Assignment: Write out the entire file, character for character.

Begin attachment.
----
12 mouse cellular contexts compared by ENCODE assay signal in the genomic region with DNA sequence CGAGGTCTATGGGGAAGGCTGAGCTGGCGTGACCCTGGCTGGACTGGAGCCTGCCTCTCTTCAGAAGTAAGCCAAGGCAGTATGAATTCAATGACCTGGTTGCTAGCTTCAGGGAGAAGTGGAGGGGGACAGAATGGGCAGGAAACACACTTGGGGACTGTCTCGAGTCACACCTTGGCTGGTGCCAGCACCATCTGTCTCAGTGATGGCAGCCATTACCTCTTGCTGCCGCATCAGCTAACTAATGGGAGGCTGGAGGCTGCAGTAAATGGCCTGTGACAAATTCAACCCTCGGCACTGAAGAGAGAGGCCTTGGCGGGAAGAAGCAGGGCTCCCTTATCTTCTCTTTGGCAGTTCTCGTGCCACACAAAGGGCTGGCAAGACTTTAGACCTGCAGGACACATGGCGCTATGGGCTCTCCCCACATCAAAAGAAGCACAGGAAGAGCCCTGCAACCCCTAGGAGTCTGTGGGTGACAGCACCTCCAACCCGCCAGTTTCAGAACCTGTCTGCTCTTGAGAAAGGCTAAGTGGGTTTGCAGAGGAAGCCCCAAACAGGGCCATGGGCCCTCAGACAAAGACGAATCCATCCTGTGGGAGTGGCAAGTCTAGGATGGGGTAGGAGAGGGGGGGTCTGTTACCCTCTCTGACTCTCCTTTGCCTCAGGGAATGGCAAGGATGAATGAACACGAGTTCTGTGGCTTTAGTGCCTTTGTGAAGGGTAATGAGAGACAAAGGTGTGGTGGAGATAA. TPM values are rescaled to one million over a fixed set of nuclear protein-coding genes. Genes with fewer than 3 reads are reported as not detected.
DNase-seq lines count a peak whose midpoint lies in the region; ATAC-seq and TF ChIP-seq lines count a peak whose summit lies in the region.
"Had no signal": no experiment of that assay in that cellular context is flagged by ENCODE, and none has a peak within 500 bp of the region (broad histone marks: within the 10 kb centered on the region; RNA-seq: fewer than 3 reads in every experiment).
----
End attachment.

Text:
12 mouse cellular contexts compared by ENCODE assay signal in the genomic region with DNA sequence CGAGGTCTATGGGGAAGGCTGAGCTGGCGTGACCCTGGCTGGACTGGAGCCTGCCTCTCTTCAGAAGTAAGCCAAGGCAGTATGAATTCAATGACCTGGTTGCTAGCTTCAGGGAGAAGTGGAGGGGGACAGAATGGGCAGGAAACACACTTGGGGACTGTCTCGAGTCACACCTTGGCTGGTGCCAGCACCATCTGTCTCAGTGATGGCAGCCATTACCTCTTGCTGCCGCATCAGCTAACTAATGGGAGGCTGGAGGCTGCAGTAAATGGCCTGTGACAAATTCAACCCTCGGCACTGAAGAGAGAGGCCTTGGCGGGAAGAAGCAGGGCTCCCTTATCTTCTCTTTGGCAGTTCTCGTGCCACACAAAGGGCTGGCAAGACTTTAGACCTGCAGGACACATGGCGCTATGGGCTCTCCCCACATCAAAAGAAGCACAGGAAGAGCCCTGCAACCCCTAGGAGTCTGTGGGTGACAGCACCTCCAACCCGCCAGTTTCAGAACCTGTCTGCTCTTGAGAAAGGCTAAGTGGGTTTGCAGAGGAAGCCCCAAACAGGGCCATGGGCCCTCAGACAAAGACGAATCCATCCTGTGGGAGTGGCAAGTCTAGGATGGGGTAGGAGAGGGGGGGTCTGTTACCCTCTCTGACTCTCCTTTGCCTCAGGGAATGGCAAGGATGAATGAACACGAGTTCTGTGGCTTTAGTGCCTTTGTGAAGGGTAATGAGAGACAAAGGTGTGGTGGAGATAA. TPM values are rescaled to one million over a fixed set of nuclear protein-coding genes. Genes with fewer than 3 reads are reported as not detected.
DNase-seq lines count a peak whose midpoint lies in the region; ATAC-seq and TF ChIP-seq lines count a peak whose summit lies in the region.
"Had no signal": no experiment of that assay in that cellular context is flagged by ENCODE, and none has a peak within 500 bp of the region (broad histone marks: within the 10 kb centered on the region; RNA-seq: fewer than 3 reads in every experiment).